If it were up to the many analysts, leakers and informants, Apple's first standalone VR glasses would have been official a long time ago. Instead, we had to wait until today's WWDC 2023 keynote for the Apple Vison Pro to be officially unveiled. NextPit now brings you the first facts about Apple's all-in-one AR headset.
Following Oculus' introduction of its notably popular standalone VR headset, the Oculus Quest 2 (now Meta Quest 2), as a successor to the Oculus Quest in September 2020, it was surprising to see Bytedance, a Chinese manufacturer, preempt Apple with the release of the its Pico 4. Additionally, HTC debuted the Vive XR Elite and the former Facebook company unveiled the Meta Quest Pro. All of these are all-in-one XR/VR headsets, each showcasing a range of mixed reality features to varying degrees of effectiveness.
The Apple Vision Pro is official
But what Apple has delivered today after years of waiting can't even be defined exactly yet. Is the Apple Vision Pro a VR, XR, MR or even AR glasses? Probably a bit of everything. The look of the nearly $3,500 Vision Pro is most likely best described as ski or diving goggles. But it comes equipped with plenty of technology: The Vision Pro doesn't need controllers—navigation takes place with the fingers, voice and eyes.
There's a rotating crown for transparency between reality and what the glasses show you on the two micro-OLED displays with over 23 million pixels. Power for the Vision Pro comes from an external battery that connects to a MagSafe cable on the side of the headband and is said to provide two hours of power.
The Apple AR glasses are equipped with countless IR sensors, LiDAR and high-resolution cameras, which require decent performance for real-time 3D rendering. This is done by an Apple M2 and an Apple R1 chipset in the Apple Vision Pro.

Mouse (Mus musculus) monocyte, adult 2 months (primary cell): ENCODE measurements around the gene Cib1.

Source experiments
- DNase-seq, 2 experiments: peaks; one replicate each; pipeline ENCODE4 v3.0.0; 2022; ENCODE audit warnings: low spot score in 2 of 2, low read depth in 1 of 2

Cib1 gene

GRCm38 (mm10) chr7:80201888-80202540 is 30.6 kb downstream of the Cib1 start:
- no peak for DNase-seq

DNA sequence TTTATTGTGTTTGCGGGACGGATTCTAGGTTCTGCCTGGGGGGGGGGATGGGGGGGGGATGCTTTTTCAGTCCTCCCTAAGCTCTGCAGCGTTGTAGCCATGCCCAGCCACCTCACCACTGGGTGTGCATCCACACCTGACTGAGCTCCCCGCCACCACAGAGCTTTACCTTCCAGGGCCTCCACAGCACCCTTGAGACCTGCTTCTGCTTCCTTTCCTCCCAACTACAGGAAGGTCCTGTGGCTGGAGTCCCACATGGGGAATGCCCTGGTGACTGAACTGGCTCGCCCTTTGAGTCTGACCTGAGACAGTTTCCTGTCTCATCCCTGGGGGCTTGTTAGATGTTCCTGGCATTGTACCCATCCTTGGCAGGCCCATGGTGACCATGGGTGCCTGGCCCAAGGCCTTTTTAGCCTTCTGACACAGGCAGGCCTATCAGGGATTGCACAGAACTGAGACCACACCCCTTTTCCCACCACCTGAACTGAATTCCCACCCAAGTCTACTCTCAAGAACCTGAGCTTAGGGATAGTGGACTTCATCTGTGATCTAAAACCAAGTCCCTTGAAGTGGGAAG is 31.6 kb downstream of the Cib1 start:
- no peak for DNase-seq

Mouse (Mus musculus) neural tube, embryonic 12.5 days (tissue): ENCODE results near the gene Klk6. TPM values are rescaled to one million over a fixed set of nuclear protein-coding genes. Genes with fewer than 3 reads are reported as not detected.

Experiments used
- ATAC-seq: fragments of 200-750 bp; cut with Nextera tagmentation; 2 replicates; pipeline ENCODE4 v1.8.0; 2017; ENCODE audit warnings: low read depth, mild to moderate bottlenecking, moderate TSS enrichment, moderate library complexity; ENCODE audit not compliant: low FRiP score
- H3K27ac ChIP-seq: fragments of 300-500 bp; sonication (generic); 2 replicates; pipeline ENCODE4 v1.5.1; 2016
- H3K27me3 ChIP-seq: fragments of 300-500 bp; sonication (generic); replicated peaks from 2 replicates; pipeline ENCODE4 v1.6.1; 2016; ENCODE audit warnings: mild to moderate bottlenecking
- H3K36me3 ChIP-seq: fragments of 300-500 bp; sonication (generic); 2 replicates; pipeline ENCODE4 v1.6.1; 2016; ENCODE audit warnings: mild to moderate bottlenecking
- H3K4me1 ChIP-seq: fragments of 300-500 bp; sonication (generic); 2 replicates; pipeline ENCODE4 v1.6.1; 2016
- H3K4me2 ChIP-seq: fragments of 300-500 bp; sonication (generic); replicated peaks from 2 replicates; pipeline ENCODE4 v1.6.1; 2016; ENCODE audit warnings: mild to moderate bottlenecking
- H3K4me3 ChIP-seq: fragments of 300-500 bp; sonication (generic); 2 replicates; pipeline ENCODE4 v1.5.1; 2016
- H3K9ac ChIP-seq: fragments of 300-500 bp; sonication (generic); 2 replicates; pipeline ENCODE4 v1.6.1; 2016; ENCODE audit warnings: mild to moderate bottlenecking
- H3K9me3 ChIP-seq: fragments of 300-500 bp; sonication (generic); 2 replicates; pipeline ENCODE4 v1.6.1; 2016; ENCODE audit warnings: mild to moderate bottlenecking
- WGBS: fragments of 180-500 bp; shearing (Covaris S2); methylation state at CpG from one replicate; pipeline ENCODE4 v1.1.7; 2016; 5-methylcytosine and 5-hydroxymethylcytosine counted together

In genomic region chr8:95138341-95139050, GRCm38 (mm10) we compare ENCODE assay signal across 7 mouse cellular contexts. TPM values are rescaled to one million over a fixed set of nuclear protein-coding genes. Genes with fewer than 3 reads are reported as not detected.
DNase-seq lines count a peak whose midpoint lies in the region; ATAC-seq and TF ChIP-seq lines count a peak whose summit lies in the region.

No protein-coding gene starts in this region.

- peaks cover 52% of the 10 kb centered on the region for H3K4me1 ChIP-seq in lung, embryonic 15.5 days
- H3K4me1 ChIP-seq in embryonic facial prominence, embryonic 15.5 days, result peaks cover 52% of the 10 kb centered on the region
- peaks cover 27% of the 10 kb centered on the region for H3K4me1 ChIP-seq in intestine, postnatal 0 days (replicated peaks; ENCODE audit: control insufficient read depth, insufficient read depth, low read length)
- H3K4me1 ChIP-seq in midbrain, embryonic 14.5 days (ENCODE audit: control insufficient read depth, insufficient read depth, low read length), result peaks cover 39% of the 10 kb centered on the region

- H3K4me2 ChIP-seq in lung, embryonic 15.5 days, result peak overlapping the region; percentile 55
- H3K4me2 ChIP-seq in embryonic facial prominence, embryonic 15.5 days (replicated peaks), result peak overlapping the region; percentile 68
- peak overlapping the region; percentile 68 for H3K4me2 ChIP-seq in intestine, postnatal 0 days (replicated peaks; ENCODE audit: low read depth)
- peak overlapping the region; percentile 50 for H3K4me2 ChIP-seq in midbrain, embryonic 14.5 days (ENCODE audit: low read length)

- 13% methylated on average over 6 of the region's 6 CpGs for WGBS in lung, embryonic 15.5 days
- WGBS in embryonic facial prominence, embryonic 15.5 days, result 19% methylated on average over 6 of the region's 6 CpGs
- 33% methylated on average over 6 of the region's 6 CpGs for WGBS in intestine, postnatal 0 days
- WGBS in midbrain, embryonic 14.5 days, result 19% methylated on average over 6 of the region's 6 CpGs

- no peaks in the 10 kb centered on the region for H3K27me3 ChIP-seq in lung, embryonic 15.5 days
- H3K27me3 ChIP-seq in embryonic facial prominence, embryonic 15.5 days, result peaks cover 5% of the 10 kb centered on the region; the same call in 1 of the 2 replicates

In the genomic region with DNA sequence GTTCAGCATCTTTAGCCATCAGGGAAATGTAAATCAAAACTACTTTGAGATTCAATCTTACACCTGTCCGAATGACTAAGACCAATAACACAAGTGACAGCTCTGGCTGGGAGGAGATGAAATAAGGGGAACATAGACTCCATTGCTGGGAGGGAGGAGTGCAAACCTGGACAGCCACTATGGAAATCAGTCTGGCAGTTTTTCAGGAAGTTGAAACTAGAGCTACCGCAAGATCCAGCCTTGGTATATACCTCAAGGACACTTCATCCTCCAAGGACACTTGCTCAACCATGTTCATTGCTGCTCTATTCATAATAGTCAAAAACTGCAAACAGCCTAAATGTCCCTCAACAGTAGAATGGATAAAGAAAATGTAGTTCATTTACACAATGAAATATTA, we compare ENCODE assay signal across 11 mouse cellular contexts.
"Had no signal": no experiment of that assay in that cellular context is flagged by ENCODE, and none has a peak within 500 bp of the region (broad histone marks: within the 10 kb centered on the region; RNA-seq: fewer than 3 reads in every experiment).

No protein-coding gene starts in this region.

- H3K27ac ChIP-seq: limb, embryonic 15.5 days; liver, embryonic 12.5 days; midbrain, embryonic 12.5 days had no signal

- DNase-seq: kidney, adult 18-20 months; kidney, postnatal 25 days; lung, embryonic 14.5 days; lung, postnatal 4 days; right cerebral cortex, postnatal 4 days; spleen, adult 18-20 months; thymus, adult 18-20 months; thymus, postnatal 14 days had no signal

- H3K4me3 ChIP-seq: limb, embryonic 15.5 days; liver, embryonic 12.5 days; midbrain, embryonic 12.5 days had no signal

Speaking of 3D: The Apple Vision Pro has a 3D camera on board, which can be activated with a hardware button to record photos, audio and video in spatial quality. It also creates a pretty real-looking avatar. The outward curved OLED display is supposed to show your eyes to outsiders, which seemed a bit creepy.
After our test of the Meta Quest Pro, a certain pressure on the forehead became noticeable after a short time. A problem that the Apple Vision Pro will probably not have. The very thick light protection around the eyes is flexible and adapts perfectly to the shape of the face.
On the back, the Apple AR glasses are held in place by a fabric strap that offers optimal cushioning, breathability and stretchability, and can be perfectly adjusted with the "Fit Dial".
The pre-installed operating system is called visionOS and is based on macOS, iOS and iPadOS. For now, the Apple Vision Pro is only available for $3,500 in the US. However, other countries should follow shortly, although the target group should be quite manageable for now in my opinion. But I could be wrong.
What do you think of the Apple Vision Pro? Is it a device you can imagine buying soon? You are welcome to write us your opinion about Apple's AR/VR/MR/XR glasses in the comments.